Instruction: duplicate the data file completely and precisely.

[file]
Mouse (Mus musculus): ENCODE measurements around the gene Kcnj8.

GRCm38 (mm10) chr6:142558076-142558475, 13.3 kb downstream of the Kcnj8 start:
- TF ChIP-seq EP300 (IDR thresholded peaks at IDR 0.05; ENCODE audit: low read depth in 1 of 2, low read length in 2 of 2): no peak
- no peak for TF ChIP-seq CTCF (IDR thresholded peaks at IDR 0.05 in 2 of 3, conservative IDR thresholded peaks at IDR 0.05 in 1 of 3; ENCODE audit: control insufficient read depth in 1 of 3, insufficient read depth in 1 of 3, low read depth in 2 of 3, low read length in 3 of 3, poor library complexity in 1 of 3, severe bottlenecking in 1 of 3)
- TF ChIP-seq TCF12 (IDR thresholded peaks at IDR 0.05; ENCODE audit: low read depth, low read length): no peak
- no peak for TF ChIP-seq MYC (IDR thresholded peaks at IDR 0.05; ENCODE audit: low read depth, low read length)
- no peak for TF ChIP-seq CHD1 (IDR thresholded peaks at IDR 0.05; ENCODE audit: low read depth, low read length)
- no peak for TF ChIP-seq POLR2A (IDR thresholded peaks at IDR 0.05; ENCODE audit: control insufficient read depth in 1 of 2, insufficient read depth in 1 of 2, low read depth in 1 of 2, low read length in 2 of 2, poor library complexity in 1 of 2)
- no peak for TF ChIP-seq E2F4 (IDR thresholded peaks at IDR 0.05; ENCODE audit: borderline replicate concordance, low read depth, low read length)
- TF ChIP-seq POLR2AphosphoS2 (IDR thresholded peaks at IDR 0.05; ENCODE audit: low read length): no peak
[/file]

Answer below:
Mouse (Mus musculus): ENCODE measurements around the gene Kcnj8.

GRCm38 (mm10) chr6:142558076-142558475, 13.3 kb downstream of the Kcnj8 start:
- TF ChIP-seq EP300 (IDR thresholded peaks at IDR 0.05; ENCODE audit: low read depth in 1 of 2, low read length in 2 of 2): no peak
- no peak for TF ChIP-seq CTCF (IDR thresholded peaks at IDR 0.05 in 2 of 3, conservative IDR thresholded peaks at IDR 0.05 in 1 of 3; ENCODE audit: control insufficient read depth in 1 of 3, insufficient read depth in 1 of 3, low read depth in 2 of 3, low read length in 3 of 3, poor library complexity in 1 of 3, severe bottlenecking in 1 of 3)
- TF ChIP-seq TCF12 (IDR thresholded peaks at IDR 0.05; ENCODE audit: low read depth, low read length): no peak
- no peak for TF ChIP-seq MYC (IDR thresholded peaks at IDR 0.05; ENCODE audit: low read depth, low read length)
- no peak for TF ChIP-seq CHD1 (IDR thresholded peaks at IDR 0.05; ENCODE audit: low read depth, low read length)
- no peak for TF ChIP-seq POLR2A (IDR thresholded peaks at IDR 0.05; ENCODE audit: control insufficient read depth in 1 of 2, insufficient read depth in 1 of 2, low read depth in 1 of 2, low read length in 2 of 2, poor library complexity in 1 of 2)
- no peak for TF ChIP-seq E2F4 (IDR thresholded peaks at IDR 0.05; ENCODE audit: borderline replicate concordance, low read depth, low read length)
- TF ChIP-seq POLR2AphosphoS2 (IDR thresholded peaks at IDR 0.05; ENCODE audit: low read length): no peak